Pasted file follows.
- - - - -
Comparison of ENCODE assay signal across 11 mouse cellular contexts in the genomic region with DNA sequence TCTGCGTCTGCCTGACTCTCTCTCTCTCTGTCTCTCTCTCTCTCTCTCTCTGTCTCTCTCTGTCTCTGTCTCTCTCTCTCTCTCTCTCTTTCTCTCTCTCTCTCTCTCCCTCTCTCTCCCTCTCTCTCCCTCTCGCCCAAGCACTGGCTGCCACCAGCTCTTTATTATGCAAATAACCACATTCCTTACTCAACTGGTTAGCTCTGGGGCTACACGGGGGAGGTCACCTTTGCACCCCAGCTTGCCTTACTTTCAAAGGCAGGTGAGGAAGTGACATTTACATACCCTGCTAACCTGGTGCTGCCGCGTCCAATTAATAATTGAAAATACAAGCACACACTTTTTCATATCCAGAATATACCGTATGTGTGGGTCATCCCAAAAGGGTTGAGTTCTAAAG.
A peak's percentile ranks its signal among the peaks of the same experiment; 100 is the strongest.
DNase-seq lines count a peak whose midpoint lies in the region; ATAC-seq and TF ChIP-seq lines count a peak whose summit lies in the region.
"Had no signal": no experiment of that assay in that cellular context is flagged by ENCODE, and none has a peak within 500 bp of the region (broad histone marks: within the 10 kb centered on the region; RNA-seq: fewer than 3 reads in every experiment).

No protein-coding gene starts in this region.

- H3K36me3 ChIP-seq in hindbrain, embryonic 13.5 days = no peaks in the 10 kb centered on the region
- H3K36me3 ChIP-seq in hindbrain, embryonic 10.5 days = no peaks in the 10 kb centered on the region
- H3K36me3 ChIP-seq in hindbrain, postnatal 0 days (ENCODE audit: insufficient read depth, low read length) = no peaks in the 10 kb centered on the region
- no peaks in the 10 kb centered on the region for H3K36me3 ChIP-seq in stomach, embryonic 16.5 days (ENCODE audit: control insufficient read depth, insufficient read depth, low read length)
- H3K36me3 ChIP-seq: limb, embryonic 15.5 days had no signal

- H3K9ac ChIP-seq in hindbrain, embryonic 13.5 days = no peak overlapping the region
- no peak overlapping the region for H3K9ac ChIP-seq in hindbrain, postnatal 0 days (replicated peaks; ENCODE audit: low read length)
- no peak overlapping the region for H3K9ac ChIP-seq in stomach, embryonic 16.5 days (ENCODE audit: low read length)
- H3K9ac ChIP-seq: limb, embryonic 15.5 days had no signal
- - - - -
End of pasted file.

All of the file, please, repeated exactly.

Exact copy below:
Comparison of ENCODE assay signal across 11 mouse cellular contexts in the genomic region with DNA sequence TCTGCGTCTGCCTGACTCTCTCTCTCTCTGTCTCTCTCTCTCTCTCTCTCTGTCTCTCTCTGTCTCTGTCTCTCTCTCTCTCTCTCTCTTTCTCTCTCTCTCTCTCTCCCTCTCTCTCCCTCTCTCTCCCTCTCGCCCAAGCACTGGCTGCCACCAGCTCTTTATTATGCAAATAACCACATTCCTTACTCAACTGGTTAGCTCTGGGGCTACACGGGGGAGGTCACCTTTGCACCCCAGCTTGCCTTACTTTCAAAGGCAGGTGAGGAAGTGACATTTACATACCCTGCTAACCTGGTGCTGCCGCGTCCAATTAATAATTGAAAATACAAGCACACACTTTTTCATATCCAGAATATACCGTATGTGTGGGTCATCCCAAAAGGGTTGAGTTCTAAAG.
A peak's percentile ranks its signal among the peaks of the same experiment; 100 is the strongest.
DNase-seq lines count a peak whose midpoint lies in the region; ATAC-seq and TF ChIP-seq lines count a peak whose summit lies in the region.
"Had no signal": no experiment of that assay in that cellular context is flagged by ENCODE, and none has a peak within 500 bp of the region (broad histone marks: within the 10 kb centered on the region; RNA-seq: fewer than 3 reads in every experiment).

No protein-coding gene starts in this region.

- H3K36me3 ChIP-seq in hindbrain, embryonic 13.5 days = no peaks in the 10 kb centered on the region
- H3K36me3 ChIP-seq in hindbrain, embryonic 10.5 days = no peaks in the 10 kb centered on the region
- H3K36me3 ChIP-seq in hindbrain, postnatal 0 days (ENCODE audit: insufficient read depth, low read length) = no peaks in the 10 kb centered on the region
- no peaks in the 10 kb centered on the region for H3K36me3 ChIP-seq in stomach, embryonic 16.5 days (ENCODE audit: control insufficient read depth, insufficient read depth, low read length)
- H3K36me3 ChIP-seq: limb, embryonic 15.5 days had no signal

- H3K9ac ChIP-seq in hindbrain, embryonic 13.5 days = no peak overlapping the region
- no peak overlapping the region for H3K9ac ChIP-seq in hindbrain, postnatal 0 days (replicated peaks; ENCODE audit: low read length)
- no peak overlapping the region for H3K9ac ChIP-seq in stomach, embryonic 16.5 days (ENCODE audit: low read length)
- H3K9ac ChIP-seq: limb, embryonic 15.5 days had no signal